Five years on, the Arab Spring’s difficult legacy

For all the predictions of liberalism spreading through the Arab Spring countries, Sholto Byrnes says the opposite has occurred

The hopes of freer and more liberal administrations voiced in places like Cairo's Tahrir Square have failed to materialise. (Felipe Trueba / EPA)
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Much ink has already been spilt, and rivers of it will follow this month, with the fifth anniversary of the Arab Spring already having begun. Some are calling it the “Arab Winter”, given the civil wars and the devastating displacement of people and loss of life that have ensued in countries such as Libya and Syria.

To the peoples of those states, Barack Obama’s words of May 2011 – that they were living through a time of “historic opportunity” – must seem mournfully bitter now.

One aspect that all would have to agree on, however, is that during its early phase there was a widespread supposition by outside commentators that there would be a flourishing of liberal parties, politics and values once the governments changed in the relevant countries.

Yet liberals and liberal parties fared extremely badly almost everywhere.

As Politico magazine noted: “In Egypt’s first parliamentary vote, seculars, liberals and leftists combined won 16 per cent of seats” – a derisory result, which some sought to explain away with the distinctly thin excuse that they weren’t organised enough.

They, too, seem to have shared the assumption that in a free contest of ideas, majorities would automatically eschew conservative politics in favour of ever-expanding liberties – and so did little to make this come about. “We were very good on destruction and very bad on construction,” said one activist quoted in Politico.

The reality was that throughout the region, the presence of substantial numbers of liberals and the support shown for liberal ideas was, for the most part, barely evident, both in elections and in new political realities.

Today, it is not only in the Middle East that liberalism is in trouble or under siege. The conservative American columnist Ross Douthat observed that in the dying days of 2014 something seems to have shifted. “For the first time in a generation, the theme of this year was the liberal order’s vulnerability, not its resilience.”

In Europe, they are threatened by the rise of new parties on the far left and the far right. In America, liberals may have a voice in the Democratic presidential candidate Bernie Sanders, but they are so powerless in Congress that even the incremental gun reforms Mr Obama is currently proposing have had Republicans queuing up to condemn him. If their situation is poor in the US, it is hopeless in Russia and China.

They appear to be in full scale retreat in India and Bangladesh, as they are in the many developing countries where no politician would describe him or herself as a “liberal” if they wanted to stand a chance of being elected.

I write this with no satisfaction. In the context of the UK, I have always been a liberal (for periods with a capital L, at others with lower case one) and continue to believe that some of the country’s greatest achievements and political shifts have been due to Liberals or Liberal-minded leaders.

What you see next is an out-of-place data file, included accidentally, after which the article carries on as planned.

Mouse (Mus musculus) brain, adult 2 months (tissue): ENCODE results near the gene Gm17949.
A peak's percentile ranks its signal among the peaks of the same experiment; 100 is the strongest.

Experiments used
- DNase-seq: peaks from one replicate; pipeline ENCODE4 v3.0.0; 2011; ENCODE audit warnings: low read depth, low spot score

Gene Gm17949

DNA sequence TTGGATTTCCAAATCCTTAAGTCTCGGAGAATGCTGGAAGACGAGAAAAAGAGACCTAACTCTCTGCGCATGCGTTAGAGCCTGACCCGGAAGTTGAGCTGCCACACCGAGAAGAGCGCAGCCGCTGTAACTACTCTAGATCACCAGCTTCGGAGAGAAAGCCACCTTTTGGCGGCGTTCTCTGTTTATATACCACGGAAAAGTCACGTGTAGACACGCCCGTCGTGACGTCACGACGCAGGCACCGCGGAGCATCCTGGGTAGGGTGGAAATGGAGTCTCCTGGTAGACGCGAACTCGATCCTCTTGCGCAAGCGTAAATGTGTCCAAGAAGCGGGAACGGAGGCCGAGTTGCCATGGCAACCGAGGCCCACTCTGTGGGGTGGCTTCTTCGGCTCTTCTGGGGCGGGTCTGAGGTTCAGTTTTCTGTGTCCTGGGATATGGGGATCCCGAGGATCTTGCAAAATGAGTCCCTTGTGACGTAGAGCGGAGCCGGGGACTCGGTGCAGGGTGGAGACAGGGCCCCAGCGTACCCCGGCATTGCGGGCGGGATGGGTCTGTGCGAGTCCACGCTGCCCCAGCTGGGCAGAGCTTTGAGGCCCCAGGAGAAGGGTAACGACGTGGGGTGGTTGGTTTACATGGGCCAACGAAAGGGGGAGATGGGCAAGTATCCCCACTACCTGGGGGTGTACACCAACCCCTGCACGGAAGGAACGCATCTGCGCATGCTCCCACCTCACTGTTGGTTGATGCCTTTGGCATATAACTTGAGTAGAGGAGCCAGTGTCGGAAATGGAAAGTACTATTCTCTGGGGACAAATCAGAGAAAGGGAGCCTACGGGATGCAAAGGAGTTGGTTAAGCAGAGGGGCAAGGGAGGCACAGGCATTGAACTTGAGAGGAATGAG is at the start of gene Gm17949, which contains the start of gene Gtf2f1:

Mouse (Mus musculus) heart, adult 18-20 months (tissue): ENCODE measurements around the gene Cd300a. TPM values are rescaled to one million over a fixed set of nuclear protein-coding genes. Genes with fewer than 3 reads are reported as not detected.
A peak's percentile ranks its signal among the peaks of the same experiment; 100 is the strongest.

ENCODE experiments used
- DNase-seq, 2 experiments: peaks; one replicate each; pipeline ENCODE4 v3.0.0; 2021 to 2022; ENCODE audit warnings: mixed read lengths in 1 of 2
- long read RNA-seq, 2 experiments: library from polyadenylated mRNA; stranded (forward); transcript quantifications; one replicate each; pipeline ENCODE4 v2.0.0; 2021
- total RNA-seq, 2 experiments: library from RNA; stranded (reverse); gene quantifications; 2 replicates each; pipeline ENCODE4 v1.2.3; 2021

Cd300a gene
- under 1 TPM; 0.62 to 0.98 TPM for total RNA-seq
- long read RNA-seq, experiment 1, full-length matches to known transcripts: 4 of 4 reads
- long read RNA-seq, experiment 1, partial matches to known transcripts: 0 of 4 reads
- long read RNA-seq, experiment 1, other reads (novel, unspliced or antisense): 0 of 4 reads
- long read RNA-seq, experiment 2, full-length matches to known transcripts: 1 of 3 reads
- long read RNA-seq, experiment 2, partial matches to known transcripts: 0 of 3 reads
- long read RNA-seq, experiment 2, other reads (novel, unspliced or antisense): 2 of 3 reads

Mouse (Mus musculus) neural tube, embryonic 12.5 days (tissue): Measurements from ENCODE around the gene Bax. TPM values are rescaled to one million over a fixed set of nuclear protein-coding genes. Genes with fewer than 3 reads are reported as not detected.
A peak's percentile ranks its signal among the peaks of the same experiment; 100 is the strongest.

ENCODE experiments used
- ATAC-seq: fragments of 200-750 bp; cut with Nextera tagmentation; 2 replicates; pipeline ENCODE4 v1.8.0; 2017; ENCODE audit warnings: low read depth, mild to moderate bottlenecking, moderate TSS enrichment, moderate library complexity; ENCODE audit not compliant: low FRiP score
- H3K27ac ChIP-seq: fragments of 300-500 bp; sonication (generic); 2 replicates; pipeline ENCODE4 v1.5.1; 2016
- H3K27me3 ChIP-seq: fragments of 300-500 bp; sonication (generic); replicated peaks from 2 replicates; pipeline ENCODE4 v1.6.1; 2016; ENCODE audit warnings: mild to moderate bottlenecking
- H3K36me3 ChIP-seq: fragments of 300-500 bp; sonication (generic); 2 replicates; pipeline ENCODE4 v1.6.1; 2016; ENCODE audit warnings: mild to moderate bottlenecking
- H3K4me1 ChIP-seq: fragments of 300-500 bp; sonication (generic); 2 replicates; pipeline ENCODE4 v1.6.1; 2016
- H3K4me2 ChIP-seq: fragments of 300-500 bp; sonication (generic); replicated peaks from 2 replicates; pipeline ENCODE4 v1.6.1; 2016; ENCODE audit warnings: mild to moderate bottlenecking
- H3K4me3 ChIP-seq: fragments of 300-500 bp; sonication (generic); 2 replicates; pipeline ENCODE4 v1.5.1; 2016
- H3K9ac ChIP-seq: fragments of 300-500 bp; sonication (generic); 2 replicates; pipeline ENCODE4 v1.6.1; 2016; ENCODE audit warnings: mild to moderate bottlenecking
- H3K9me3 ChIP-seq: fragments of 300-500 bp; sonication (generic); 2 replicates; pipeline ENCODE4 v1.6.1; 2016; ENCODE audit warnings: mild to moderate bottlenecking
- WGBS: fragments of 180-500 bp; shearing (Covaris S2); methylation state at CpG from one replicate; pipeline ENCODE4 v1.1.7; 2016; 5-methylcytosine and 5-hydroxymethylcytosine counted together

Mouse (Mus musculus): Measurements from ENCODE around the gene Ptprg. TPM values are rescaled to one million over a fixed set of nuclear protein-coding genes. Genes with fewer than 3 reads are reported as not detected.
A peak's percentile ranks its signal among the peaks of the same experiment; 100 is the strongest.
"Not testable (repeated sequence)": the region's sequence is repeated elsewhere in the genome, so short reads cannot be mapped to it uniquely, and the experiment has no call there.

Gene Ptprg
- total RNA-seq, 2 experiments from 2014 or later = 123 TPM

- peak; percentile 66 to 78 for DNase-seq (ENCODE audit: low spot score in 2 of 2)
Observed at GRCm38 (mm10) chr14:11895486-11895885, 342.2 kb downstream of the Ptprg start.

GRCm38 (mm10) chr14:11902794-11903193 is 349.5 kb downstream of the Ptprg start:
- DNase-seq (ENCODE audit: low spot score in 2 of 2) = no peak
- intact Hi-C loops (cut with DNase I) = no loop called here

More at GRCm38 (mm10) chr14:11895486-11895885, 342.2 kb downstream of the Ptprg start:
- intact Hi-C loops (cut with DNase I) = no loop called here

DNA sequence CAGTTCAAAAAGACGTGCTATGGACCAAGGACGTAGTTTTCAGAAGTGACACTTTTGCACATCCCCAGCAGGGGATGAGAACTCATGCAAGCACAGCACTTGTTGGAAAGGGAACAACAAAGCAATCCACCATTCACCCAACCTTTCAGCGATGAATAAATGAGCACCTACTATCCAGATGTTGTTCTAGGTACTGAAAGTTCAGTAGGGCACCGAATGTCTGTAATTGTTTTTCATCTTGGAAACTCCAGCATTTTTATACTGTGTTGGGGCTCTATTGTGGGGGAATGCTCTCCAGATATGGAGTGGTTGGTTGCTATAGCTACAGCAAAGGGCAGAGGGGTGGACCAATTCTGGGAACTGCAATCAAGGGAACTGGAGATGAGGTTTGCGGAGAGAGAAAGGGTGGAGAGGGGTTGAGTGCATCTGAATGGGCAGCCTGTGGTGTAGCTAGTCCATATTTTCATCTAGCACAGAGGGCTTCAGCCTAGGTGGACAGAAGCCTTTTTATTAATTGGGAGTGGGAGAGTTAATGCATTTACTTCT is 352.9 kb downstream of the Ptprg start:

But then liberalism has very strong roots in Britain. I feel confident in supporting it there as a creed that stems from British values. In much of the rest of the world, its roots are very shallow, have mainly grown from imported seeds, and fared best in the soil of elites who disdained what they regarded as the regressive views of unenlightened majorities.

The evidence for this – frequently provided electorally – has led the western liberal triumphalism of the post-Cold-War era to give way to hand-wringing when the liberal ideas that their most earnest proponents believe to be universal are inexplicably rejected. But as one columnist put it: “Russia is democratic. That’s why it’s conservative. Its people demand it.”

The fact is that traditional cultures that liberals accuse of being oppressive, and religion, have a much stronger hold on a large part of the world than a belief system that many feel actively tries to disrupt and impose alien values on their own ways of life.

The proponents of untrammelled liberty and progress push against gates run by those who prefer stability and cohesion, or who put community far above the individual and in many cases, those gates are not giving.

It is time for western liberals to be more respectful of this. The anniversary of the Arab Spring is an opportunity for them to reflect that they may be right to support calls for reform, but for reforms that are appropriate to the relevant cultures, and which work towards aims that we can all agree on, like good governance, inclusivity, sustainability and improved education. Reforms that aim to let loose what many view as a libertarian free-for-all are clearly what many populations simply do not want – and that’s their right.

Are western liberals still arrogant enough to think this should be imposed on the rest of the world? Somewhat surprisingly, one such columnist – the Financial Times’s Janan Ganesh acknowledged the true state of affairs just yesterday. “Those of us who really are mad about freedom,” he wrote, “are a minority, and not a substantial one.”

Even making that admission places Ganesh in a still smaller minority. Others must join him, if the lessons five years on across the Arab world are to be drawn correctly.

Sholto Byrnes is a senior fellow at the Institute of Strategic and International Studies, Malaysia